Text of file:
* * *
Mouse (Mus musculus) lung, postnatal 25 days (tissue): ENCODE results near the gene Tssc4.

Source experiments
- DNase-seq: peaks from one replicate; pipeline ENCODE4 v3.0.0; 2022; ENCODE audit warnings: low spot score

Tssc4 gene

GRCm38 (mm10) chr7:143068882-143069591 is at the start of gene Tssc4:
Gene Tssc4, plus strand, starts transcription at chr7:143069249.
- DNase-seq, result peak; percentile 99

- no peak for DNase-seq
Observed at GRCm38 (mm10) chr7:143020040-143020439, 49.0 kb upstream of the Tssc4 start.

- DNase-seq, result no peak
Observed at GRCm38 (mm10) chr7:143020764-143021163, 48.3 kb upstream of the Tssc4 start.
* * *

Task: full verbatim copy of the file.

Mouse (Mus musculus) lung, postnatal 25 days (tissue): ENCODE results near the gene Tssc4.

Source experiments
- DNase-seq: peaks from one replicate; pipeline ENCODE4 v3.0.0; 2022; ENCODE audit warnings: low spot score

Tssc4 gene

GRCm38 (mm10) chr7:143068882-143069591 is at the start of gene Tssc4:
Gene Tssc4, plus strand, starts transcription at chr7:143069249.
- DNase-seq, result peak; percentile 99

- no peak for DNase-seq
Observed at GRCm38 (mm10) chr7:143020040-143020439, 49.0 kb upstream of the Tssc4 start.

- DNase-seq, result no peak
Observed at GRCm38 (mm10) chr7:143020764-143021163, 48.3 kb upstream of the Tssc4 start.